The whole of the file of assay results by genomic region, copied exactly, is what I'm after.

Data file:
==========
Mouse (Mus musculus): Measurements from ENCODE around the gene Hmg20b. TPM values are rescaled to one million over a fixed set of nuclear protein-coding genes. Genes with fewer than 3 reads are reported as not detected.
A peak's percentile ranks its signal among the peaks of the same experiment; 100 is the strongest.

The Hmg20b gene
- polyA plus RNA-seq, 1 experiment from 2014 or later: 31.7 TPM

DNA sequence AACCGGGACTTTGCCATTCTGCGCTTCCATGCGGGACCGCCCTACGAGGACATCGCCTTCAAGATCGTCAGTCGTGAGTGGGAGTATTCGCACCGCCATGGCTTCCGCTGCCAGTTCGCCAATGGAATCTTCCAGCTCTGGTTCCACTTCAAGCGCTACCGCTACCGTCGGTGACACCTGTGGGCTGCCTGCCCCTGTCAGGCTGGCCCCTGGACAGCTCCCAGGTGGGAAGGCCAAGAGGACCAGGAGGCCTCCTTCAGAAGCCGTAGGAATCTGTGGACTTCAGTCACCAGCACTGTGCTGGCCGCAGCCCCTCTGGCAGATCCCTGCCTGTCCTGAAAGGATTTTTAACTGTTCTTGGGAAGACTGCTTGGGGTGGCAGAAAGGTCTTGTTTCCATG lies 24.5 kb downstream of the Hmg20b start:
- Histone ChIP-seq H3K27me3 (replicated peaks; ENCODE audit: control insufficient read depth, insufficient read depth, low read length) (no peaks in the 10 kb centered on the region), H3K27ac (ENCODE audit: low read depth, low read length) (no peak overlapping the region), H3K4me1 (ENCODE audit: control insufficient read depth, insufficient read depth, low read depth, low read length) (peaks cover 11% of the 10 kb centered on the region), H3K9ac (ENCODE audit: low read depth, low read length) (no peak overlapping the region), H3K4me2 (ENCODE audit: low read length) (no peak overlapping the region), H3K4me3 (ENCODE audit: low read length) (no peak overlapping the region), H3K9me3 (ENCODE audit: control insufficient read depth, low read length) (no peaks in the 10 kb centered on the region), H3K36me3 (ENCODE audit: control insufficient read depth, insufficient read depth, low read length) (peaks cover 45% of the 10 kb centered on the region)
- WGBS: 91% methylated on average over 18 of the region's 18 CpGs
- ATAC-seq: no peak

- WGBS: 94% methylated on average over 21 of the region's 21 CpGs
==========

Mouse (Mus musculus): Measurements from ENCODE around the gene Hmg20b. TPM values are rescaled to one million over a fixed set of nuclear protein-coding genes. Genes with fewer than 3 reads are reported as not detected.
A peak's percentile ranks its signal among the peaks of the same experiment; 100 is the strongest.

The Hmg20b gene
- polyA plus RNA-seq, 1 experiment from 2014 or later: 31.7 TPM

DNA sequence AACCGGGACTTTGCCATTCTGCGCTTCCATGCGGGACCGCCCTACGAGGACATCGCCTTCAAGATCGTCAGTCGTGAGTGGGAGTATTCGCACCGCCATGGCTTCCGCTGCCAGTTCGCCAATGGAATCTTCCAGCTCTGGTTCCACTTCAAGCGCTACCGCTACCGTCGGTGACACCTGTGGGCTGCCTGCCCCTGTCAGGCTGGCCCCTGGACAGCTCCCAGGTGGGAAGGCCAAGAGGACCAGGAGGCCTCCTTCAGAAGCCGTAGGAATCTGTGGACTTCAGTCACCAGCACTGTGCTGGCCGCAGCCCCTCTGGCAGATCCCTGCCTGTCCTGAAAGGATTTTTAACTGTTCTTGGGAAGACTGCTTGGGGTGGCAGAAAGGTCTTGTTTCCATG lies 24.5 kb downstream of the Hmg20b start:
- Histone ChIP-seq H3K27me3 (replicated peaks; ENCODE audit: control insufficient read depth, insufficient read depth, low read length) (no peaks in the 10 kb centered on the region), H3K27ac (ENCODE audit: low read depth, low read length) (no peak overlapping the region), H3K4me1 (ENCODE audit: control insufficient read depth, insufficient read depth, low read depth, low read length) (peaks cover 11% of the 10 kb centered on the region), H3K9ac (ENCODE audit: low read depth, low read length) (no peak overlapping the region), H3K4me2 (ENCODE audit: low read length) (no peak overlapping the region), H3K4me3 (ENCODE audit: low read length) (no peak overlapping the region), H3K9me3 (ENCODE audit: control insufficient read depth, low read length) (no peaks in the 10 kb centered on the region), H3K36me3 (ENCODE audit: control insufficient read depth, insufficient read depth, low read length) (peaks cover 45% of the 10 kb centered on the region)
- WGBS: 91% methylated on average over 18 of the region's 18 CpGs
- ATAC-seq: no peak

- WGBS: 94% methylated on average over 21 of the region's 21 CpGs